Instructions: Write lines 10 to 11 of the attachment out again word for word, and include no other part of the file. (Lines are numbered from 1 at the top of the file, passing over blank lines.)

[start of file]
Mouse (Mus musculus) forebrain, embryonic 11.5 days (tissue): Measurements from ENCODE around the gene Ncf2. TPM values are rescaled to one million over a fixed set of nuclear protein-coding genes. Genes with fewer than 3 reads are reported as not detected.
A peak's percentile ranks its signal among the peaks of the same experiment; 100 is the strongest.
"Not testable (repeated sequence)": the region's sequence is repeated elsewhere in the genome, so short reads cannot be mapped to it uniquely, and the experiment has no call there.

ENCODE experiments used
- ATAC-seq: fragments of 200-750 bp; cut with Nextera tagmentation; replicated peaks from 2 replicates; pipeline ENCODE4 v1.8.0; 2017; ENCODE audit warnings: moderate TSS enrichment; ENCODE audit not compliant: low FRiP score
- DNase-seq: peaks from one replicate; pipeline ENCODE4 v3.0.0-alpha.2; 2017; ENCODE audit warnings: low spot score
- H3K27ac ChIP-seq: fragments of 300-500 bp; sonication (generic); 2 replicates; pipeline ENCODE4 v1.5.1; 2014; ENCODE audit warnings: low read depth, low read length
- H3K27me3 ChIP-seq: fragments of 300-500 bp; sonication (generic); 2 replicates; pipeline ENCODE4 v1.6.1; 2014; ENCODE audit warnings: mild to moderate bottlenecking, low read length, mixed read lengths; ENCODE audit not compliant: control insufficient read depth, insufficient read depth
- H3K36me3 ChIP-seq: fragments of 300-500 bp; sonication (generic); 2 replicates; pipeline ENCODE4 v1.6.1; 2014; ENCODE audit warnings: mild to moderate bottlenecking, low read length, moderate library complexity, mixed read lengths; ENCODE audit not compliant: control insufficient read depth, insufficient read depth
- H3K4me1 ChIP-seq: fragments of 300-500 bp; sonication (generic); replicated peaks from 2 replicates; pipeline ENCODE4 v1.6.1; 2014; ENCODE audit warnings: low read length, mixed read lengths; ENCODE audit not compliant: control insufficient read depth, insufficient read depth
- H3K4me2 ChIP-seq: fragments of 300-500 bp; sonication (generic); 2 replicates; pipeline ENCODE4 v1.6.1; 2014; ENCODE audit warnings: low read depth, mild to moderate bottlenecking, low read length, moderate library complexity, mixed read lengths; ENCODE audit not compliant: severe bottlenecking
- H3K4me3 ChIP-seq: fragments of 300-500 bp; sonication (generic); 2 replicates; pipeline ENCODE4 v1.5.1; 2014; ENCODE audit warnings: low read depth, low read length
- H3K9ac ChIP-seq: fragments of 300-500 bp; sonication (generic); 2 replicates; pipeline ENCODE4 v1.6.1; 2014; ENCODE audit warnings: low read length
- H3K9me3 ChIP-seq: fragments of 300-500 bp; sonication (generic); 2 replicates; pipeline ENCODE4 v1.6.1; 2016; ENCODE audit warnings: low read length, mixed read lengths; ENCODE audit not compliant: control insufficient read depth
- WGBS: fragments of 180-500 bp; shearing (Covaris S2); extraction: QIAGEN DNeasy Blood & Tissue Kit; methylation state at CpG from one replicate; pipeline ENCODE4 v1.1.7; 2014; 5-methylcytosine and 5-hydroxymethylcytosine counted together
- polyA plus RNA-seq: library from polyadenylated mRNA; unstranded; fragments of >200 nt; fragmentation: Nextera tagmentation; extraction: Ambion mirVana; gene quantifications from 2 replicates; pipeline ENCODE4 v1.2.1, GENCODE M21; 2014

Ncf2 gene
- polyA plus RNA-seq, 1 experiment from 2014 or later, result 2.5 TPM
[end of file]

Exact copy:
- H3K4me1 ChIP-seq: fragments of 300-500 bp; sonication (generic); replicated peaks from 2 replicates; pipeline ENCODE4 v1.6.1; 2014; ENCODE audit warnings: low read length, mixed read lengths; ENCODE audit not compliant: control insufficient read depth, insufficient read depth
- H3K4me2 ChIP-seq: fragments of 300-500 bp; sonication (generic); 2 replicates; pipeline ENCODE4 v1.6.1; 2014; ENCODE audit warnings: low read depth, mild to moderate bottlenecking, low read length, moderate library complexity, mixed read lengths; ENCODE audit not compliant: severe bottlenecking